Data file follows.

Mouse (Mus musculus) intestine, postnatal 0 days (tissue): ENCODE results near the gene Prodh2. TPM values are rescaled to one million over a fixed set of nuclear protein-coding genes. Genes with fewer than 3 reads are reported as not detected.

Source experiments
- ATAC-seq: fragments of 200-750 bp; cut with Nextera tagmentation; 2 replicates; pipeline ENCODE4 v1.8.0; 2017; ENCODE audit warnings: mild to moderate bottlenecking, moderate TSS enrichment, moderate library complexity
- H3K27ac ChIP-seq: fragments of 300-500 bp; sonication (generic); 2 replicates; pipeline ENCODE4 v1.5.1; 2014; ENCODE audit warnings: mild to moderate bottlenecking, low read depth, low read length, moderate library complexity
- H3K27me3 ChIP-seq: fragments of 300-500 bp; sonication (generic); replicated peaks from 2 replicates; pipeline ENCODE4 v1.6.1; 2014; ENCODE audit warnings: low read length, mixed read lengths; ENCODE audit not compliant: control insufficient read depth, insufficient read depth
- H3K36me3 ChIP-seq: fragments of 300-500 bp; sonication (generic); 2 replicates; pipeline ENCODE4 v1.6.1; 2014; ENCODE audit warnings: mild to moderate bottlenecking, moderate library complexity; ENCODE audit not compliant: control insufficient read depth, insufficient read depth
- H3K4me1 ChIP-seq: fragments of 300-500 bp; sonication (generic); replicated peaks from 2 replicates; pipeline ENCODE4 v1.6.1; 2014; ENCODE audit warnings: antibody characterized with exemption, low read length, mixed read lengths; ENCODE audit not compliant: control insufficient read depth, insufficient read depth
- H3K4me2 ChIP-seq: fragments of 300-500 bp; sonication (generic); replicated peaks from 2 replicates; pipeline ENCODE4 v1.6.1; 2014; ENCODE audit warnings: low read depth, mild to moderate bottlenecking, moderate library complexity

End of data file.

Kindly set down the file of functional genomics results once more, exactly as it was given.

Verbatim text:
Mouse (Mus musculus) intestine, postnatal 0 days (tissue): ENCODE results near the gene Prodh2. TPM values are rescaled to one million over a fixed set of nuclear protein-coding genes. Genes with fewer than 3 reads are reported as not detected.

Source experiments
- ATAC-seq: fragments of 200-750 bp; cut with Nextera tagmentation; 2 replicates; pipeline ENCODE4 v1.8.0; 2017; ENCODE audit warnings: mild to moderate bottlenecking, moderate TSS enrichment, moderate library complexity
- H3K27ac ChIP-seq: fragments of 300-500 bp; sonication (generic); 2 replicates; pipeline ENCODE4 v1.5.1; 2014; ENCODE audit warnings: mild to moderate bottlenecking, low read depth, low read length, moderate library complexity
- H3K27me3 ChIP-seq: fragments of 300-500 bp; sonication (generic); replicated peaks from 2 replicates; pipeline ENCODE4 v1.6.1; 2014; ENCODE audit warnings: low read length, mixed read lengths; ENCODE audit not compliant: control insufficient read depth, insufficient read depth
- H3K36me3 ChIP-seq: fragments of 300-500 bp; sonication (generic); 2 replicates; pipeline ENCODE4 v1.6.1; 2014; ENCODE audit warnings: mild to moderate bottlenecking, moderate library complexity; ENCODE audit not compliant: control insufficient read depth, insufficient read depth
- H3K4me1 ChIP-seq: fragments of 300-500 bp; sonication (generic); replicated peaks from 2 replicates; pipeline ENCODE4 v1.6.1; 2014; ENCODE audit warnings: antibody characterized with exemption, low read length, mixed read lengths; ENCODE audit not compliant: control insufficient read depth, insufficient read depth
- H3K4me2 ChIP-seq: fragments of 300-500 bp; sonication (generic); replicated peaks from 2 replicates; pipeline ENCODE4 v1.6.1; 2014; ENCODE audit warnings: low read depth, mild to moderate bottlenecking, moderate library complexity